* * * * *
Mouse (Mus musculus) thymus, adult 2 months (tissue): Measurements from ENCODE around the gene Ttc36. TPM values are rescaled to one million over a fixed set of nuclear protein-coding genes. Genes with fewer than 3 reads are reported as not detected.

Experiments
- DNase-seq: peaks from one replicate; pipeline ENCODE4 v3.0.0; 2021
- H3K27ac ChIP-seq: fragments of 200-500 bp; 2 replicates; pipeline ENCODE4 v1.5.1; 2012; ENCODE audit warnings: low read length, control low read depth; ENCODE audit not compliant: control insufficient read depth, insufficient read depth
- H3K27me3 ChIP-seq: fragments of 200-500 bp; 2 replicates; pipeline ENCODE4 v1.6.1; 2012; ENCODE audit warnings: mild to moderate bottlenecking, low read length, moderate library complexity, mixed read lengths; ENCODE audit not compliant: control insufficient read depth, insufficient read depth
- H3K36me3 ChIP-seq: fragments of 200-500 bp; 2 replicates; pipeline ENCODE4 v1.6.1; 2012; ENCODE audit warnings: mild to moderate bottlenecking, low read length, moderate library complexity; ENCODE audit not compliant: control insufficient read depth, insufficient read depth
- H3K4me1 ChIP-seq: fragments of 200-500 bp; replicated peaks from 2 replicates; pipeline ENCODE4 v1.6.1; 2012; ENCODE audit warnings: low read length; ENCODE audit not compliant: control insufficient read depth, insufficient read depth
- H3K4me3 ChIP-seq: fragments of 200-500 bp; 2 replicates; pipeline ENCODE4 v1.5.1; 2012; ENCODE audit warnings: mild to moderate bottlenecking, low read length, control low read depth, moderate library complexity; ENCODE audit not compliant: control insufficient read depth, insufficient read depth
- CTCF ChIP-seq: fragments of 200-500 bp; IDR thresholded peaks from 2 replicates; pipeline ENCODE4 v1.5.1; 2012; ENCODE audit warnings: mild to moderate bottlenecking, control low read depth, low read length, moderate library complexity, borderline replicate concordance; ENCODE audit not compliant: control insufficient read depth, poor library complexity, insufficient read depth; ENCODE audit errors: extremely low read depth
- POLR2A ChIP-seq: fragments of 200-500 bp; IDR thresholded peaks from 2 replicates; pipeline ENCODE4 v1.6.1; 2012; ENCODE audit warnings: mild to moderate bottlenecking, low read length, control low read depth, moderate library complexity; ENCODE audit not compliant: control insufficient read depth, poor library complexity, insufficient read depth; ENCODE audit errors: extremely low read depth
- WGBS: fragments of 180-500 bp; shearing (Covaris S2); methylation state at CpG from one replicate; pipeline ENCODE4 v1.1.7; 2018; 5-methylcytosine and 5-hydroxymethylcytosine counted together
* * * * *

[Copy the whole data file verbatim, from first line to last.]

Mouse (Mus musculus) thymus, adult 2 months (tissue): Measurements from ENCODE around the gene Ttc36. TPM values are rescaled to one million over a fixed set of nuclear protein-coding genes. Genes with fewer than 3 reads are reported as not detected.

Experiments
- DNase-seq: peaks from one replicate; pipeline ENCODE4 v3.0.0; 2021
- H3K27ac ChIP-seq: fragments of 200-500 bp; 2 replicates; pipeline ENCODE4 v1.5.1; 2012; ENCODE audit warnings: low read length, control low read depth; ENCODE audit not compliant: control insufficient read depth, insufficient read depth
- H3K27me3 ChIP-seq: fragments of 200-500 bp; 2 replicates; pipeline ENCODE4 v1.6.1; 2012; ENCODE audit warnings: mild to moderate bottlenecking, low read length, moderate library complexity, mixed read lengths; ENCODE audit not compliant: control insufficient read depth, insufficient read depth
- H3K36me3 ChIP-seq: fragments of 200-500 bp; 2 replicates; pipeline ENCODE4 v1.6.1; 2012; ENCODE audit warnings: mild to moderate bottlenecking, low read length, moderate library complexity; ENCODE audit not compliant: control insufficient read depth, insufficient read depth
- H3K4me1 ChIP-seq: fragments of 200-500 bp; replicated peaks from 2 replicates; pipeline ENCODE4 v1.6.1; 2012; ENCODE audit warnings: low read length; ENCODE audit not compliant: control insufficient read depth, insufficient read depth
- H3K4me3 ChIP-seq: fragments of 200-500 bp; 2 replicates; pipeline ENCODE4 v1.5.1; 2012; ENCODE audit warnings: mild to moderate bottlenecking, low read length, control low read depth, moderate library complexity; ENCODE audit not compliant: control insufficient read depth, insufficient read depth
- CTCF ChIP-seq: fragments of 200-500 bp; IDR thresholded peaks from 2 replicates; pipeline ENCODE4 v1.5.1; 2012; ENCODE audit warnings: mild to moderate bottlenecking, control low read depth, low read length, moderate library complexity, borderline replicate concordance; ENCODE audit not compliant: control insufficient read depth, poor library complexity, insufficient read depth; ENCODE audit errors: extremely low read depth
- POLR2A ChIP-seq: fragments of 200-500 bp; IDR thresholded peaks from 2 replicates; pipeline ENCODE4 v1.6.1; 2012; ENCODE audit warnings: mild to moderate bottlenecking, low read length, control low read depth, moderate library complexity; ENCODE audit not compliant: control insufficient read depth, poor library complexity, insufficient read depth; ENCODE audit errors: extremely low read depth
- WGBS: fragments of 180-500 bp; shearing (Covaris S2); methylation state at CpG from one replicate; pipeline ENCODE4 v1.1.7; 2018; 5-methylcytosine and 5-hydroxymethylcytosine counted together